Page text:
QOS (Quality of Service) — In the telephony world, specifies the guaranteed throughput or quality of bandwidth used to route VoIP calls.

Queue — Telephony system that stacks or holds calls to be handled by a specific person or group. Often used in call centers, or with phone systems that handle large quantities of incoming calls.

RCF (Remote Call Forward) — Phone number assigned by the local phone company that has no physical location. When called, it forwards to another pre-determined phone number. The forward-to number can be changed only by the local phone company.

Redirect — Destination number associated with a toll free number. Is typically the customer’s main phone number.

RespOrg (Responsible Organization) — Telecommunications providers responsible for obtaining and managing toll free numbers from the Service Management System (national toll free routing database).

RNA (Ring-No-Answer) — Call that rang through to the destination, but was un-answered.

SIP (Session Initiation Protocol) — Internationally recognized IP telephony signaling protocol used for VoIP.

Signaling Gateway — Device that converts one type of telephony protocol to another. Often used with traditional telephony systems to allow them to utilize VoIP.

SMS800 Database — Service Management System database responsible for routing every toll free call made within North America. Contains information about which carrier will route the call, which RespOrg is responsible, and who the customer of record (the owner) is for each toll free number. Only RespOrgs are given direct access into this database.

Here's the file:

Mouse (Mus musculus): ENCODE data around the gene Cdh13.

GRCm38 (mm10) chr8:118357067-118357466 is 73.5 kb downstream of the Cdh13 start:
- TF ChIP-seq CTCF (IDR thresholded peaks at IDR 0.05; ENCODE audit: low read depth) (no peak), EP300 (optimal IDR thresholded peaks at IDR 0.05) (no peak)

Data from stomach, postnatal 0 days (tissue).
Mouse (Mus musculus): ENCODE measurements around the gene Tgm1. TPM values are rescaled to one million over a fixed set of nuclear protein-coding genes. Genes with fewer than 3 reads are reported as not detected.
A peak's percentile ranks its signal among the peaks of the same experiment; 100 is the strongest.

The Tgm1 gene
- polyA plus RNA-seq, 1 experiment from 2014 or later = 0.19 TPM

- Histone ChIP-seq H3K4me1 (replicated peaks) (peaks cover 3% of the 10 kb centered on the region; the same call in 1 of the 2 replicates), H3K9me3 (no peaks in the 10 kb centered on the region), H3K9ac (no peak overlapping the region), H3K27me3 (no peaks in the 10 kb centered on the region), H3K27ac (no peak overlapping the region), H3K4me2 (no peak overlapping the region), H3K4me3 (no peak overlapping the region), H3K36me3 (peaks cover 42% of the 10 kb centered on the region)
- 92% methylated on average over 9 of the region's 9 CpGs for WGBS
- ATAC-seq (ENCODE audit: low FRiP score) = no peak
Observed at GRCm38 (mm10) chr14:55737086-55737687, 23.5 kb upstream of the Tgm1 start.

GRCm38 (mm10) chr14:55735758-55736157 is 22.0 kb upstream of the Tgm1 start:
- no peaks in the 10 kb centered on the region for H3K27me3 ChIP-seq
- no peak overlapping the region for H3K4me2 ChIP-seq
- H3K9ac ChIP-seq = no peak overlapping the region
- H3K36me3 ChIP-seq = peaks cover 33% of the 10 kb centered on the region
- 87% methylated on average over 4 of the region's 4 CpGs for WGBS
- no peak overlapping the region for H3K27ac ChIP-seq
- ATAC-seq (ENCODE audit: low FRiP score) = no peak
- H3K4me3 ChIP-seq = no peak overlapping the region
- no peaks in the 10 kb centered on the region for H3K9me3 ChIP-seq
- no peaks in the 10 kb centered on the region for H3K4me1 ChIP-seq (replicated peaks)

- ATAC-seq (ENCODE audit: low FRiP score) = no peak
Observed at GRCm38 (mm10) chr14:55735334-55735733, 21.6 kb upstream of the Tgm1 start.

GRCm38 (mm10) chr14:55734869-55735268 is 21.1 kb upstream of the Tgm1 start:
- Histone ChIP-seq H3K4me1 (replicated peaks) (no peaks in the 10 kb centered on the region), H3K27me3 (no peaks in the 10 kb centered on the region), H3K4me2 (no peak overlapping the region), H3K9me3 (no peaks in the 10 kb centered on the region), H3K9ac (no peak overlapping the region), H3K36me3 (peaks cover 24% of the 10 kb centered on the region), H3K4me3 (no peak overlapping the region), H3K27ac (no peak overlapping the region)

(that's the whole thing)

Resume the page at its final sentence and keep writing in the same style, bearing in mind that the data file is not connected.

Softswitch — High-density software-enabled approach to telephony switching that allows for rapid feature deployment and increased functionality within a switching platform. Has the potential to address all the shortcomings of traditional switches (scalability, smaller footprint, quicker feature creation, cost of operation, database integration, API, et al.).

SS7 (Signaling System 7) — International signaling standard for all digital exchanges with integrated services. Allows call control to be transferred on communications paths that are separate from the voice and data connections

Switch — Large-scale telephony platform used to route phone calls through the PSTN.

T1 — Dedicated phone or bandwidth connection that supports data rates of 1.54 Mbits per second. A voice T1 consists of 24 individual channels, each of which can be configured to support voice or data with up to 64k per second. The most common T1s are PRIs into PBXs configured as either local dial tone circuits or dedicated long distance circuits.

TCAP (Transaction Capability Application Part) — Portion of the SS7 protocol used to query databases and route calls according to the results. Used by every local service provider in North America to determine which carrier to route toll free calls to.

TFN (Toll Free Number) — 800, 866, 877, or 888 numbers that can be dialed from anywhere in North America, and are reverse-billed. The owner or company the TFN routes to is responsible for the per-minute costs, and the call is free of charge to the calling party. When dialing a TFN, the caller gives up their legal right of autonomy, and their phone number can be displayed to the called party, even if Caller ID block is enabled on the caller’s line.

TN (Telephone Number) — Same as Local Number. Any 10 digit LEC-assigned (non toll free) phone number that can be dialed from anywhere in the World. Includes all types of local numbers, such as ANIs, DIDs, and RCFs. If a caller must dial a “1” to reach the number, the caller is responsible for the per-minute costs.

Trunk — Phone line or voice path that can be used or shared across multiple voice applications.

VoIP (Voice over IP) — Process of transmitting voice traffic across a packet (data) network, typically utilizing SIP.

VPN (Virtual Private Network) — Private data network that makes use of the PSTN or internet, maintaining privacy through the use of a tunneling protocol and security procedures. This is often used in conjunction with VoIP as a more cost-affective alternative to a dedicated bandwidth connection.